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Unbuilt Queen’s

What follows is an online version of an exhibition previously on display in the Upper Library. The exhibition was curated by Lynette Dobson.

All images are copyright The Queen’s College and may not be reproduced without permission.

Introduction to the exhibition

The title of this exhibition was inspired by Howard Colvins’s well-known architectural work, Unbuilt Oxford, which describes and depicts designs for various buildings across Oxford which never came to fruition, from the 14th to 20th centuries. The book includes a section on Nicholas Hawksmoor’s designs for Queen’s, one of which, Proposition A, is included in this exhibition.

While focusing on our own buildings and the library in particular, Unbuilt Queen’s expands Colvin’s theme to include not only designs which were drawn up but never came into existence, but also buildings which no longer exist, and buildings yet to be completed. The material featured all comes from the Library’s own collections and covers a broad range of concepts.

Loggan, David, 1635-1700?

Engraving of The Queen’s College from Oxonia illustrata
Queen’s Sel.b.221

This 17th century engraving by renowned artist Loggan is our main source of information for the layout of the medieval College, whose buildings were gradually replaced over the course of the late 17th and early 18th centuries. The Library can be seen in the top left of the drawing, the newly built Williamson Building (1672) front right, and the medieval long walls in the distance, which still exist today.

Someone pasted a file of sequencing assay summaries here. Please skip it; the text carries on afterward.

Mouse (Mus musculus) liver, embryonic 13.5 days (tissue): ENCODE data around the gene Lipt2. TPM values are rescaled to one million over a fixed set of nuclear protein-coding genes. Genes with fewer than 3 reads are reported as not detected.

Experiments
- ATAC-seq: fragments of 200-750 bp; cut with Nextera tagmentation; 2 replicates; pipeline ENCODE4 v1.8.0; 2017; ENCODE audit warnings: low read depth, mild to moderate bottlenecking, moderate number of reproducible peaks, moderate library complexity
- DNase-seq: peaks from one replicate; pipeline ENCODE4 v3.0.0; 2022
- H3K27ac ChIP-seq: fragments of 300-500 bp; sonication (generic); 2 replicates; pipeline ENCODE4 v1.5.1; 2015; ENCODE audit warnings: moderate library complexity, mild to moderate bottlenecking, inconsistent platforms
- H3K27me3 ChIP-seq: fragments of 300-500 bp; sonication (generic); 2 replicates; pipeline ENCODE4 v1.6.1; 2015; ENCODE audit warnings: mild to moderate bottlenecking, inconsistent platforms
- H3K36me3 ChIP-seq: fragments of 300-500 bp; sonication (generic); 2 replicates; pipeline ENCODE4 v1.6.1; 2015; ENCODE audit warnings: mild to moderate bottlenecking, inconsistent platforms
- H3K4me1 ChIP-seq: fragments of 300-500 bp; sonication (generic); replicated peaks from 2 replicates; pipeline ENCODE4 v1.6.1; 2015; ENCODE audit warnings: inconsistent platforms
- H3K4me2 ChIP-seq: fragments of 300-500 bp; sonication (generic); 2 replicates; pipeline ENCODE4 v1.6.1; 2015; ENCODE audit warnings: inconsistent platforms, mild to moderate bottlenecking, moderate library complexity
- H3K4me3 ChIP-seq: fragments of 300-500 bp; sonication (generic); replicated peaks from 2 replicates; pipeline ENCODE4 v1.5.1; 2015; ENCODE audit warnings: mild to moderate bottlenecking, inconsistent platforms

Note the front entrance on Queen’s Lane, rather than the High Street.

Hawksmoor, Nicholas, 1661-1736

Proposition A
Queen’s 1, Queen’s 2

Proposition A is one of seven new layouts for the College designed by architect Nicholas Hawksmoor in the early 18th century. The plan on display shows a prominent central chapel between the north and south quads, classically influenced with a frontage of steps and pillars. Hawksmoor’s designs were physically constrained by the Library and the Williamson Building which had already been constructed in the north quadrangle, thus his designs featured bold plans for the Hall and Chapel as the remaining centerpieces of the College.

Hawksmoor also made several designs for the High Street facade of the College, of which Proposition A was one of the most subdued. The drawing’s similarity with the frontage that exists today demonstrates that although Hawksmoor’s designs were not selected, many of his features provided inspiration for the final plans.

Tatham, Edward, 1749-1834

Oxonia explicata et ornata
New edition 1820
Queen’s 50.C.10

Originally published in 1773, Oxonia explicata et ornata was Tatham’s first publication, in which he details his opinions on possible improvements to Oxford architecture. Regarding Queen’s, he waxes lyrical: Queen’s was rebuilt “with purer elegance than any other college” and the buildings are “chaste and elegant”. There may have been certain bias to his views – Tatham was a Queensman who matriculated in 1769 before later going on to be Rector of Lincoln.

However, he also had some remarkable suggestions for changes to the buildings, most strikingly that the High Street arcade should be “entirely removed, and replaced by an iron gate and palisade; which would display the whole quadrangle to the High-Street in all its splendor.” Unfortunately he doesn’t provide illustration of his grand proposal, and it seems unlikely that he had any influence. Tatham appears to have had strong opinions on many subjects including university reform, politics, and economics. In The Oxford dictionary of national biography he is described as “a cantankerous man who enjoyed controversy.”

Seddon, John Pollard, 1827-1906